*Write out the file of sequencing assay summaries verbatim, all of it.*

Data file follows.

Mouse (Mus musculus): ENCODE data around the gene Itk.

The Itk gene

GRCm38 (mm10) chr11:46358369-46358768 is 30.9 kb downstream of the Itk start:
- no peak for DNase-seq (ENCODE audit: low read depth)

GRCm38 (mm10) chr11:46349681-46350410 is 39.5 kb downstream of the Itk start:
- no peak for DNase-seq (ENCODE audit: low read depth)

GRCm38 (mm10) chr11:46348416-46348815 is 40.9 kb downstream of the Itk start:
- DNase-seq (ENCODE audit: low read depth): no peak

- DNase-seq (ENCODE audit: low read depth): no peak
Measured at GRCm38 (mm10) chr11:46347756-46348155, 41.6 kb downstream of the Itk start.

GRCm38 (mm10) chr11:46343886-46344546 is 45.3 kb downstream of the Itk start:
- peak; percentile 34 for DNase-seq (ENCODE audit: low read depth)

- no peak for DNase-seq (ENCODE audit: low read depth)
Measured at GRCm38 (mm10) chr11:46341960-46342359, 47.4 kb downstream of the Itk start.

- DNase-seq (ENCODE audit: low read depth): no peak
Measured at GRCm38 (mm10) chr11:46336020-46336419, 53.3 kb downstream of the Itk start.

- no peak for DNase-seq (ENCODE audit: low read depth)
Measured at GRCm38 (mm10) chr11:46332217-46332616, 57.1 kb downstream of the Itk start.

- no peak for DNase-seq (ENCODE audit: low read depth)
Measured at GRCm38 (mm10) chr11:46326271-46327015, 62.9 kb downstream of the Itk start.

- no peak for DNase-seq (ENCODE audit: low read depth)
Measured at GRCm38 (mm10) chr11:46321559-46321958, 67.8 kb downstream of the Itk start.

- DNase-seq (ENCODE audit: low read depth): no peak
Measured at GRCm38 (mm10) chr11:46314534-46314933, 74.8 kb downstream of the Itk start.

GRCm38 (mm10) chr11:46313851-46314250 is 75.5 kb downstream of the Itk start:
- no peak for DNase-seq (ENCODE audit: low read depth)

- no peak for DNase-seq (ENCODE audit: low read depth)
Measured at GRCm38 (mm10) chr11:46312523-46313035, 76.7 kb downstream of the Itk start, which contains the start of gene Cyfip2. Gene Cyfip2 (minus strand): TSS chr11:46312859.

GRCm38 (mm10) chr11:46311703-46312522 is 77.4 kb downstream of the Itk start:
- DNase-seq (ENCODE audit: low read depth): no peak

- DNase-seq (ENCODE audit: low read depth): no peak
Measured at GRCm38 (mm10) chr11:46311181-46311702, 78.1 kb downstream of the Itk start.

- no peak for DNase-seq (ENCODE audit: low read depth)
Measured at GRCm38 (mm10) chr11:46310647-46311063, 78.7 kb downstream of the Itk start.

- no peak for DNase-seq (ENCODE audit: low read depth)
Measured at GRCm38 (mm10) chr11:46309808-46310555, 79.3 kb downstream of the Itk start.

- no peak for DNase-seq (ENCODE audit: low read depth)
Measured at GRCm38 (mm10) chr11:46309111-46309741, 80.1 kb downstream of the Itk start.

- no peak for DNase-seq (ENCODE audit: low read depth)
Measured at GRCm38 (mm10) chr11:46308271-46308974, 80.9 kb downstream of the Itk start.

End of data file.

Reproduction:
Mouse (Mus musculus): ENCODE data around the gene Itk.

The Itk gene

GRCm38 (mm10) chr11:46358369-46358768 is 30.9 kb downstream of the Itk start:
- no peak for DNase-seq (ENCODE audit: low read depth)

GRCm38 (mm10) chr11:46349681-46350410 is 39.5 kb downstream of the Itk start:
- no peak for DNase-seq (ENCODE audit: low read depth)

GRCm38 (mm10) chr11:46348416-46348815 is 40.9 kb downstream of the Itk start:
- DNase-seq (ENCODE audit: low read depth): no peak

- DNase-seq (ENCODE audit: low read depth): no peak
Measured at GRCm38 (mm10) chr11:46347756-46348155, 41.6 kb downstream of the Itk start.

GRCm38 (mm10) chr11:46343886-46344546 is 45.3 kb downstream of the Itk start:
- peak; percentile 34 for DNase-seq (ENCODE audit: low read depth)

- no peak for DNase-seq (ENCODE audit: low read depth)
Measured at GRCm38 (mm10) chr11:46341960-46342359, 47.4 kb downstream of the Itk start.

- DNase-seq (ENCODE audit: low read depth): no peak
Measured at GRCm38 (mm10) chr11:46336020-46336419, 53.3 kb downstream of the Itk start.

- no peak for DNase-seq (ENCODE audit: low read depth)
Measured at GRCm38 (mm10) chr11:46332217-46332616, 57.1 kb downstream of the Itk start.

- no peak for DNase-seq (ENCODE audit: low read depth)
Measured at GRCm38 (mm10) chr11:46326271-46327015, 62.9 kb downstream of the Itk start.

- no peak for DNase-seq (ENCODE audit: low read depth)
Measured at GRCm38 (mm10) chr11:46321559-46321958, 67.8 kb downstream of the Itk start.

- DNase-seq (ENCODE audit: low read depth): no peak
Measured at GRCm38 (mm10) chr11:46314534-46314933, 74.8 kb downstream of the Itk start.

GRCm38 (mm10) chr11:46313851-46314250 is 75.5 kb downstream of the Itk start:
- no peak for DNase-seq (ENCODE audit: low read depth)

- no peak for DNase-seq (ENCODE audit: low read depth)
Measured at GRCm38 (mm10) chr11:46312523-46313035, 76.7 kb downstream of the Itk start, which contains the start of gene Cyfip2. Gene Cyfip2 (minus strand): TSS chr11:46312859.

GRCm38 (mm10) chr11:46311703-46312522 is 77.4 kb downstream of the Itk start:
- DNase-seq (ENCODE audit: low read depth): no peak

- DNase-seq (ENCODE audit: low read depth): no peak
Measured at GRCm38 (mm10) chr11:46311181-46311702, 78.1 kb downstream of the Itk start.

- no peak for DNase-seq (ENCODE audit: low read depth)
Measured at GRCm38 (mm10) chr11:46310647-46311063, 78.7 kb downstream of the Itk start.

- no peak for DNase-seq (ENCODE audit: low read depth)
Measured at GRCm38 (mm10) chr11:46309808-46310555, 79.3 kb downstream of the Itk start.

- no peak for DNase-seq (ENCODE audit: low read depth)
Measured at GRCm38 (mm10) chr11:46309111-46309741, 80.1 kb downstream of the Itk start.

- no peak for DNase-seq (ENCODE audit: low read depth)
Measured at GRCm38 (mm10) chr11:46308271-46308974, 80.9 kb downstream of the Itk start.